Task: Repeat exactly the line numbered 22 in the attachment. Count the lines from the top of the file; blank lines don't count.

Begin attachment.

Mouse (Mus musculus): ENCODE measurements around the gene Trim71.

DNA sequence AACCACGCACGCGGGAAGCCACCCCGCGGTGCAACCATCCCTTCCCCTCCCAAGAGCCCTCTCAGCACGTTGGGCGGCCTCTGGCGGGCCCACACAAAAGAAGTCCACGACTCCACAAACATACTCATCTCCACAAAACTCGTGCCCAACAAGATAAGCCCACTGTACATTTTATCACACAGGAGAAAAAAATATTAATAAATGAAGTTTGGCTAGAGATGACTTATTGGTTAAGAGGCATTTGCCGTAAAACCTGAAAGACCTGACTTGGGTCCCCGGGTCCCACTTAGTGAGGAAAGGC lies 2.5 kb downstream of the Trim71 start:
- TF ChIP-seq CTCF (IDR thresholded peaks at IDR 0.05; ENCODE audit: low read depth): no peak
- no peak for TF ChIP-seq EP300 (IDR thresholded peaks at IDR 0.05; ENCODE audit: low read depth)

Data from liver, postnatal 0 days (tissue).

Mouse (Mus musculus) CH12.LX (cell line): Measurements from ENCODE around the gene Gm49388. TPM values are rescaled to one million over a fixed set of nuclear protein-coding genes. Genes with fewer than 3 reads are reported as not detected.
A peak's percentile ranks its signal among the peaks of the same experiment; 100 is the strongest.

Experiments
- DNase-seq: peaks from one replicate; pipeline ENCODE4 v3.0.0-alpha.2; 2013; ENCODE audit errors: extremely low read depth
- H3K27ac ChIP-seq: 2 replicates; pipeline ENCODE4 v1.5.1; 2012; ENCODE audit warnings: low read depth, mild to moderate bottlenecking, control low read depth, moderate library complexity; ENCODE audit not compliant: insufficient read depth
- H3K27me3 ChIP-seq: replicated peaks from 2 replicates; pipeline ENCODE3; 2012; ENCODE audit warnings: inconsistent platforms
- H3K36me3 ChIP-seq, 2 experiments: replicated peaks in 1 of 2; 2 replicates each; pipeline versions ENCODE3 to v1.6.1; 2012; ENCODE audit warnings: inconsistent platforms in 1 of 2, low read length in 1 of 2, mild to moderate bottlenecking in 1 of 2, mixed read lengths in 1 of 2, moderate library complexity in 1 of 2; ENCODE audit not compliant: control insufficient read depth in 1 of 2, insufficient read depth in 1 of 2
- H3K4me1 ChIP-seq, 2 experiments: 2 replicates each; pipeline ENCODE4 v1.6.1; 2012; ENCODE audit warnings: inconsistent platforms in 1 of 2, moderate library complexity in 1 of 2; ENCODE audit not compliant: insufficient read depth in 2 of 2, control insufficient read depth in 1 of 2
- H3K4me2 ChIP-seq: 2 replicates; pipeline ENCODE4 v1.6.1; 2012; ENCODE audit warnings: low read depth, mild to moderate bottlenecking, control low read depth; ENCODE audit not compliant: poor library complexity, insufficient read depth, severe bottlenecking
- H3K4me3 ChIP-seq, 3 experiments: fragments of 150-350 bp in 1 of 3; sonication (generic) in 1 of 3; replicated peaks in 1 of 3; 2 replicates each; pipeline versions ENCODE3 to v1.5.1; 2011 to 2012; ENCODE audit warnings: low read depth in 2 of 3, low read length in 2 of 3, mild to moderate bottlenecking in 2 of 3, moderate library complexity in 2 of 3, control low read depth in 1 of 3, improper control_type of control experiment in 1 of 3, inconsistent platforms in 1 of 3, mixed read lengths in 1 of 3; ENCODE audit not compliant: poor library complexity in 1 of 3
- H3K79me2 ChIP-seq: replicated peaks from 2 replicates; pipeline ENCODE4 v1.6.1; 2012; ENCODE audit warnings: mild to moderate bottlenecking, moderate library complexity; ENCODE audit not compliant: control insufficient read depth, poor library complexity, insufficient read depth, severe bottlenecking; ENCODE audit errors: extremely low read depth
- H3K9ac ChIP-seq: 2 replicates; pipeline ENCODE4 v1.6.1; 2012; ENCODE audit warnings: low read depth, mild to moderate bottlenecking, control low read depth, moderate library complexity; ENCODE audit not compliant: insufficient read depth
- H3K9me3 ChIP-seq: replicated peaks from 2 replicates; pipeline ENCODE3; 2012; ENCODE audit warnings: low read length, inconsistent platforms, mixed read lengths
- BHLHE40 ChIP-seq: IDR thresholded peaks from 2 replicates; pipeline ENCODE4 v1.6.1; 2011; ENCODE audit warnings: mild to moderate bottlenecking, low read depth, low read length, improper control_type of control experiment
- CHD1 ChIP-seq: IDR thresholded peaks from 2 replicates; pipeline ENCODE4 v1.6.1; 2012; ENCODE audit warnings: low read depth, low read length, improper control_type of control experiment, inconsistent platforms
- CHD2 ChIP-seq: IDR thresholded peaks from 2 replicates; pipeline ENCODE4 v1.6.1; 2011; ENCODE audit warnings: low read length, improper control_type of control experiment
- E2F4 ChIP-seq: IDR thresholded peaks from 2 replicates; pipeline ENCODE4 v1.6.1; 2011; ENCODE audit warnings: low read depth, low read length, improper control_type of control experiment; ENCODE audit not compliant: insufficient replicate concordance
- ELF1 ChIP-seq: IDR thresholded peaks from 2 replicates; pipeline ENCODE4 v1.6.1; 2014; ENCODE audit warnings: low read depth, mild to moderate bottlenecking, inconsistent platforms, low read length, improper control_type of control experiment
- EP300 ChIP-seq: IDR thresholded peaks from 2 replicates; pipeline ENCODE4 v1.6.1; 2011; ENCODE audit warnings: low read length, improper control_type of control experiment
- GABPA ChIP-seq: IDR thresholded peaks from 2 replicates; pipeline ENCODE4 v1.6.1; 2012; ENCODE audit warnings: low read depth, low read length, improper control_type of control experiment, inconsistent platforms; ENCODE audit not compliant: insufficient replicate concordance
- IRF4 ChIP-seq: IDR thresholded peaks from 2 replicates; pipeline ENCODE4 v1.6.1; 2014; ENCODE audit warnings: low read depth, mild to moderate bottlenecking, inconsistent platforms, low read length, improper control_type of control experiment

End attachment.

- E2F4 ChIP-seq: IDR thresholded peaks from 2 replicates; pipeline ENCODE4 v1.6.1; 2011; ENCODE audit warnings: low read depth, low read length, improper control_type of control experiment; ENCODE audit not compliant: insufficient replicate concordance